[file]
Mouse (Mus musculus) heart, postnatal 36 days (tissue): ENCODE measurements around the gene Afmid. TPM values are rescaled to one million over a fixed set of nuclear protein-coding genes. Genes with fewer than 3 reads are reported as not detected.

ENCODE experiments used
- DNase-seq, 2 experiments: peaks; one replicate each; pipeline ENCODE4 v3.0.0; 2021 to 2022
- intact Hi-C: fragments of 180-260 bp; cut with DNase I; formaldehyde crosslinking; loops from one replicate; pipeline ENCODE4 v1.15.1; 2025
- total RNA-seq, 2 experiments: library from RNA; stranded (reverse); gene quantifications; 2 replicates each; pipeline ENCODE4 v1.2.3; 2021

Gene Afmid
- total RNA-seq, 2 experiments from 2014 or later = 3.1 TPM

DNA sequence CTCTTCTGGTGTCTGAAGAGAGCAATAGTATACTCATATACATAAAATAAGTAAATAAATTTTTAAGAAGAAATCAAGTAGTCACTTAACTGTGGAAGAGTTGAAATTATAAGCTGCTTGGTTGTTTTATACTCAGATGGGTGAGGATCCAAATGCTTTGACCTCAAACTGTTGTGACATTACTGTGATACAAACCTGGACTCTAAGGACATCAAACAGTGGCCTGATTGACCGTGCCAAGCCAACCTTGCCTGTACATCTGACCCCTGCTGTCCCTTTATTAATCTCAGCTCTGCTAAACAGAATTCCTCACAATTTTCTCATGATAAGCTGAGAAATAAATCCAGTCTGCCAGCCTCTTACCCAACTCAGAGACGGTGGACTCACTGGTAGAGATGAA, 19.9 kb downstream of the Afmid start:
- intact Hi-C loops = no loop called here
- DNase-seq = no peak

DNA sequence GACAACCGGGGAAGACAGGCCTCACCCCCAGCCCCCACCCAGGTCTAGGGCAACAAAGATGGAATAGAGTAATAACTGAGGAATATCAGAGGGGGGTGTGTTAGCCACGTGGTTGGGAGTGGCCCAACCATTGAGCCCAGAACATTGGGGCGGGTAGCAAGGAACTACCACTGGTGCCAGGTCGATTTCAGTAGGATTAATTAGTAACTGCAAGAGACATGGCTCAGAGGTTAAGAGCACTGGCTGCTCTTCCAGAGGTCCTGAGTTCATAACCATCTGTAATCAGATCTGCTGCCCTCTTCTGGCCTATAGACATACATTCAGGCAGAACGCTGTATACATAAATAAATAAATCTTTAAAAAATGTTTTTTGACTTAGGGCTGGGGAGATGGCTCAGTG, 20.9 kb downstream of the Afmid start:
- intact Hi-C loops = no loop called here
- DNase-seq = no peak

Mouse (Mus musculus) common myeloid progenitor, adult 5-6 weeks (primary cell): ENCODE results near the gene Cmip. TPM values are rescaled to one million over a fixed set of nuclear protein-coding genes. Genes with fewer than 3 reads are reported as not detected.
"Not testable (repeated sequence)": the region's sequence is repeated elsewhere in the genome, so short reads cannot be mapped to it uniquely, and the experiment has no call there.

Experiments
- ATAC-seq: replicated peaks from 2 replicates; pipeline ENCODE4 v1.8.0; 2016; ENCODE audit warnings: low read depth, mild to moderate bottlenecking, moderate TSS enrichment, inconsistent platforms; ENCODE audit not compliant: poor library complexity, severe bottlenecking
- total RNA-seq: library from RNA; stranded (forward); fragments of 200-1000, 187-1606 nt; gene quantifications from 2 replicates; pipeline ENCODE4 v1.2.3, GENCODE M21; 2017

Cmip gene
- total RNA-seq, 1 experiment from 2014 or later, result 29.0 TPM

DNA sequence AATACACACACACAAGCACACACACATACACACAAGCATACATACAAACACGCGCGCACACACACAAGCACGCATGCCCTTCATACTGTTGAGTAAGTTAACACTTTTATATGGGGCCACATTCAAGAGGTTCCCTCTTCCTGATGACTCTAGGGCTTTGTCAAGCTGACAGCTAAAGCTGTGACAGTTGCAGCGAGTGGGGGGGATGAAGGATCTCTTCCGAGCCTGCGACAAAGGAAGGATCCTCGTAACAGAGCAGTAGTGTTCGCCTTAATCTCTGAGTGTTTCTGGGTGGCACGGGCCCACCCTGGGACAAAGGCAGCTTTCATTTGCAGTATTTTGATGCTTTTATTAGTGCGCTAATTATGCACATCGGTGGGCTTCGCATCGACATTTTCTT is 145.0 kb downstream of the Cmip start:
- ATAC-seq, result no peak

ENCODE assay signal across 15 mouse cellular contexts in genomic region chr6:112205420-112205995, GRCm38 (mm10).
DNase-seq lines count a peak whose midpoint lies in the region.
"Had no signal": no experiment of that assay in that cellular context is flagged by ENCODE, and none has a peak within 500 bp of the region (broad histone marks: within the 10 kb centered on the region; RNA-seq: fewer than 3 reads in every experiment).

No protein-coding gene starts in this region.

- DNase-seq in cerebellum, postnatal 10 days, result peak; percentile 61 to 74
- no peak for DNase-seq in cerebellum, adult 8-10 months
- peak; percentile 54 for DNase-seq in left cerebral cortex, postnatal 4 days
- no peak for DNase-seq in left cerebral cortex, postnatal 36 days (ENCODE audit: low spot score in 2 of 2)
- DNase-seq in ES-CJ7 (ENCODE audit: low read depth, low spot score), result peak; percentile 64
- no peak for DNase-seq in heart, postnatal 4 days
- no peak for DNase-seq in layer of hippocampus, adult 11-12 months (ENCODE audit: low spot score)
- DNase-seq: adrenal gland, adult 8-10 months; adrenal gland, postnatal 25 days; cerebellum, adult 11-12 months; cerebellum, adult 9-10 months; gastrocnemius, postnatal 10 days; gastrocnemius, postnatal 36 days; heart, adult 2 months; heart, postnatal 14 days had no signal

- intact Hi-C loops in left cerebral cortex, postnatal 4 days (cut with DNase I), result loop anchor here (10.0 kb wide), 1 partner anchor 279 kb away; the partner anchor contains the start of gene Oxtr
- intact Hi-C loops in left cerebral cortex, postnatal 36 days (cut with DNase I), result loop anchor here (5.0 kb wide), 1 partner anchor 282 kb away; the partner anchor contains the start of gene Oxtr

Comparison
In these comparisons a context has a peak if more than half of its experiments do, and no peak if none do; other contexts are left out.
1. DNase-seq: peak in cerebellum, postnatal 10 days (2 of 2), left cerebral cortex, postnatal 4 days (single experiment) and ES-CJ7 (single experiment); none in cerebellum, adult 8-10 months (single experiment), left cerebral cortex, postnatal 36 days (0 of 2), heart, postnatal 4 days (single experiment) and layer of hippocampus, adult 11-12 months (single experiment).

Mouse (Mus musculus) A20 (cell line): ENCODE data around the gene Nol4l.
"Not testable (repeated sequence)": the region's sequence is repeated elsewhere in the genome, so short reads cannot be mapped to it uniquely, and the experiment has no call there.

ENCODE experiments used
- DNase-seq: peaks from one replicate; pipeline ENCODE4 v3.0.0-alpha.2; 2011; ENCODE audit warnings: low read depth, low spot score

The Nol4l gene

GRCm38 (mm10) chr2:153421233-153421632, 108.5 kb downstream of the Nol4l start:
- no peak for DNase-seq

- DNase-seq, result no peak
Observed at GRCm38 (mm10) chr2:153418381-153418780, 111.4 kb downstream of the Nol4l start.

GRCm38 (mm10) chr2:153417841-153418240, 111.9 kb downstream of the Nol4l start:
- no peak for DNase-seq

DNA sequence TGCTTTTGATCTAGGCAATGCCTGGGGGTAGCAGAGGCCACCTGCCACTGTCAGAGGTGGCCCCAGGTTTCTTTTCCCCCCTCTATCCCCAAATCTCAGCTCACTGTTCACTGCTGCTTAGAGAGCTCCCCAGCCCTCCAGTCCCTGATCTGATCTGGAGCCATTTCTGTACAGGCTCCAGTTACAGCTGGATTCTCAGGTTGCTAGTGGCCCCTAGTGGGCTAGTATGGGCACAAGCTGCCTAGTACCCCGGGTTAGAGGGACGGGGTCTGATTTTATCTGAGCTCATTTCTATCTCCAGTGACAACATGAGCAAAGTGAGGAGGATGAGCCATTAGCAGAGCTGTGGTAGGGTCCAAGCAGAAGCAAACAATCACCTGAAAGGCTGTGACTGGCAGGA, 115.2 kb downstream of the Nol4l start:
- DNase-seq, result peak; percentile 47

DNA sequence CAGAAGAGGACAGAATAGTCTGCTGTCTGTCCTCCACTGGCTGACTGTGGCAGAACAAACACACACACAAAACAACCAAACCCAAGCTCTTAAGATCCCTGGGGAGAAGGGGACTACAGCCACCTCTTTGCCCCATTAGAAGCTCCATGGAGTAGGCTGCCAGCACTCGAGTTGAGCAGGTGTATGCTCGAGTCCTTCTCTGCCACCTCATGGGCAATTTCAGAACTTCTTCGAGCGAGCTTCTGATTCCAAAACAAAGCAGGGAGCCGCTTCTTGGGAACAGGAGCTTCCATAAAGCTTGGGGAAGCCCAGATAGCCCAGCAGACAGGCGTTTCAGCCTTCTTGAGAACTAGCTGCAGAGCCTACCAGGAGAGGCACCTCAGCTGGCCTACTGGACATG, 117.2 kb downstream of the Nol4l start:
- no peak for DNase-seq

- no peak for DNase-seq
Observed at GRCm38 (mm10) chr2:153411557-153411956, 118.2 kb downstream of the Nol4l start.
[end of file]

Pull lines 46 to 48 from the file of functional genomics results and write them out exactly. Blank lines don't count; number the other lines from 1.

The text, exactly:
- no peak for DNase-seq

- DNase-seq, result no peak
Observed at GRCm38 (mm10) chr2:153418381-153418780, 111.4 kb downstream of the Nol4l start.